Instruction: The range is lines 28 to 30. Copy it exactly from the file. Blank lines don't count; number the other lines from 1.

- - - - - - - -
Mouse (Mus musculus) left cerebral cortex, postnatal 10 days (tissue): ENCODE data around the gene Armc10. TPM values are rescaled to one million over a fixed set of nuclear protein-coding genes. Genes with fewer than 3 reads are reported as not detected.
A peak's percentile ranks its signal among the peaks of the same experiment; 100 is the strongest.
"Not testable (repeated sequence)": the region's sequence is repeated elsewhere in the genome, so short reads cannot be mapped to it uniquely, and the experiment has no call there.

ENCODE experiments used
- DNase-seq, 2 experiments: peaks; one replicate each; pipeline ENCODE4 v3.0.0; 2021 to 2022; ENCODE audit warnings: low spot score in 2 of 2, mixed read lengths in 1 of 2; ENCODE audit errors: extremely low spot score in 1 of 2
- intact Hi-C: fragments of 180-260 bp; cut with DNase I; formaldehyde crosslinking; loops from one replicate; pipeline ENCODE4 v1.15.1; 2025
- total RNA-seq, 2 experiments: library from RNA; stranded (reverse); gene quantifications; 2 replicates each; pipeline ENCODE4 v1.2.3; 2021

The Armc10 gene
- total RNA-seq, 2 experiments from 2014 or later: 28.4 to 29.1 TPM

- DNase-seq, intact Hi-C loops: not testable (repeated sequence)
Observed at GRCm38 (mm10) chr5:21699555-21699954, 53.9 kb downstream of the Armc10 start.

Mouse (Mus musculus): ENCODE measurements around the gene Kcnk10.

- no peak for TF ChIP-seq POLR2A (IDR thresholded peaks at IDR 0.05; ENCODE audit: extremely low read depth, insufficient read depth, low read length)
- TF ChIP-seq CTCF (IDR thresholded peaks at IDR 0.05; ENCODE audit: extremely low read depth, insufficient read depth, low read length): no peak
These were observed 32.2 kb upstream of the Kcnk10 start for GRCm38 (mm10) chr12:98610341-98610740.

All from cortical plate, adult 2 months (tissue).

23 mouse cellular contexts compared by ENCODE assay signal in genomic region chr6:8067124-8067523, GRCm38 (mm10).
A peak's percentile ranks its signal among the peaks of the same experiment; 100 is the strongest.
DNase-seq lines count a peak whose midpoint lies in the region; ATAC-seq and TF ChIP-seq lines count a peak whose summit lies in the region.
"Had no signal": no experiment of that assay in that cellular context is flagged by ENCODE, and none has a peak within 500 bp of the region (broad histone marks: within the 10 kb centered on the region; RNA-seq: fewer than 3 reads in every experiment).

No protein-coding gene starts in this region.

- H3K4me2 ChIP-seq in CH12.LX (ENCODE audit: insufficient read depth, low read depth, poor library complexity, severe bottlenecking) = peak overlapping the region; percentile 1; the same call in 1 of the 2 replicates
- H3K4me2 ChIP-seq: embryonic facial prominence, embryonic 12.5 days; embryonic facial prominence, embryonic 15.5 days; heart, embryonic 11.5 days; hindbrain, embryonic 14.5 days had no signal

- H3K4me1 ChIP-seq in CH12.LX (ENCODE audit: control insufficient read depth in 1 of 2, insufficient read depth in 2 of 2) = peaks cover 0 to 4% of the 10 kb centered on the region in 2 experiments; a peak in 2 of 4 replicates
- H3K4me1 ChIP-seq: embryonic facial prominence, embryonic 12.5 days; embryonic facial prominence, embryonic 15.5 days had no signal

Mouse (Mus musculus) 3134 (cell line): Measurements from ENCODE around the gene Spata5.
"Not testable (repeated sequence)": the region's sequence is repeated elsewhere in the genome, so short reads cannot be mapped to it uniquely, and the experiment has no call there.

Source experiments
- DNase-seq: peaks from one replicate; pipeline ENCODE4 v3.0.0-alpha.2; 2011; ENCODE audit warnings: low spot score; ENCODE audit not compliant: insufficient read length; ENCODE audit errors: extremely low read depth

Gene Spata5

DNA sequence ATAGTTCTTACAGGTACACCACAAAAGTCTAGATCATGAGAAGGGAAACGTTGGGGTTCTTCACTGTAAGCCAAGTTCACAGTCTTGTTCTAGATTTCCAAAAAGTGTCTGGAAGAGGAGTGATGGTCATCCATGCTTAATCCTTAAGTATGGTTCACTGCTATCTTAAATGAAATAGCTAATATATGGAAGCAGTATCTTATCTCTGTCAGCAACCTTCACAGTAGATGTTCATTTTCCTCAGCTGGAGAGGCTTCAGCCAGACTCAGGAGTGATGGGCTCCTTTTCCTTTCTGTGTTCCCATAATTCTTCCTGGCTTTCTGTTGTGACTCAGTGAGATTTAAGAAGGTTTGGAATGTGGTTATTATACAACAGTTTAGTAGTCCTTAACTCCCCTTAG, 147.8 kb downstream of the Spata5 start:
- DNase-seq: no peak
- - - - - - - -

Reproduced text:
Source experiments
- DNase-seq: peaks from one replicate; pipeline ENCODE4 v3.0.0-alpha.2; 2011; ENCODE audit warnings: low spot score; ENCODE audit not compliant: insufficient read length; ENCODE audit errors: extremely low read depth

Gene Spata5